Heat wave safety tips
An Arizona repairman died in a family’s attic on Thursday, likely as a result of extreme heat in the Phoenix suburbs, local officials said.
Avondale firefighters said the air conditioning technician was pronounced dead in the evening after he was discovered in the attic of a home, where he’d been called for a repair earlier that day, ABC15 reports. When the residents didn’t hear from the man for half an hour, they climbed up to the attic and found him unresponsive, according to the TV station.
An attic can reach temperatures as high as 160 or 170 degrees Fahrenheit during this time of year in the region, 3TV reports. Some repair companies don’t let their workers operate in those conditions after 10 a.m. due to heat concerns, according to the TV station.
Firefighters suspect the death is heat-related, but are waiting for medical examiners to determine an official cause, according to 3TV.
The residents of the home tried to call the AC repairman in their attic when they didn’t hear from him, but he didn’t answer, according to FOX 10. The TV station reports that police are also investigating the death.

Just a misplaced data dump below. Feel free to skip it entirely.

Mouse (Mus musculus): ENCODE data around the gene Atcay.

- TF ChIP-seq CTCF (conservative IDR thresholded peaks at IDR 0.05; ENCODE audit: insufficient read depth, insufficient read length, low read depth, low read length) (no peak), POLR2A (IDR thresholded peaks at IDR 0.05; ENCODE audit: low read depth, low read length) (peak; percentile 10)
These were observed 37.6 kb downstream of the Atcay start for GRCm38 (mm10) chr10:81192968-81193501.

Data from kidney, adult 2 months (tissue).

The man’s name has not been released by authorities.
Temperatures recorded at the Phoenix Sky Harbor International Airport on Thursday reached 106 degrees, according to the National Weather Service.
The possibly heat-related death comes as a wave of high temperatures and humidity are bearing down on much of the United States, particularly the Midwest and the Northeast, according to AccuWeather.
More than 154 million Americans are under heat-related warnings or advisories, the Washington Post reports, as a “potentially deadly combination of heat, humidity and stagnant, polluted air has engulfed more than half of the Lower 48 states.”
Arizona isn’t in the region anticipating a record-breaking heat wave, but highs in the state are expected to be around 110 for the next week, according to the Weather Channel.
New York City, Washington, D.C., Boston, Chicago, Detroit, Kansas City and more could all hit 100 degrees, AccuWeather reported.
“Power companies have braced for a surge in energy consumption as close to 100 million Americans live in an area where a daily record-high temperature could be set on Saturday, when the heat wave peaks,” Alex Sosnowski, a senior meteorologist for AccuWeather, wrote on Friday.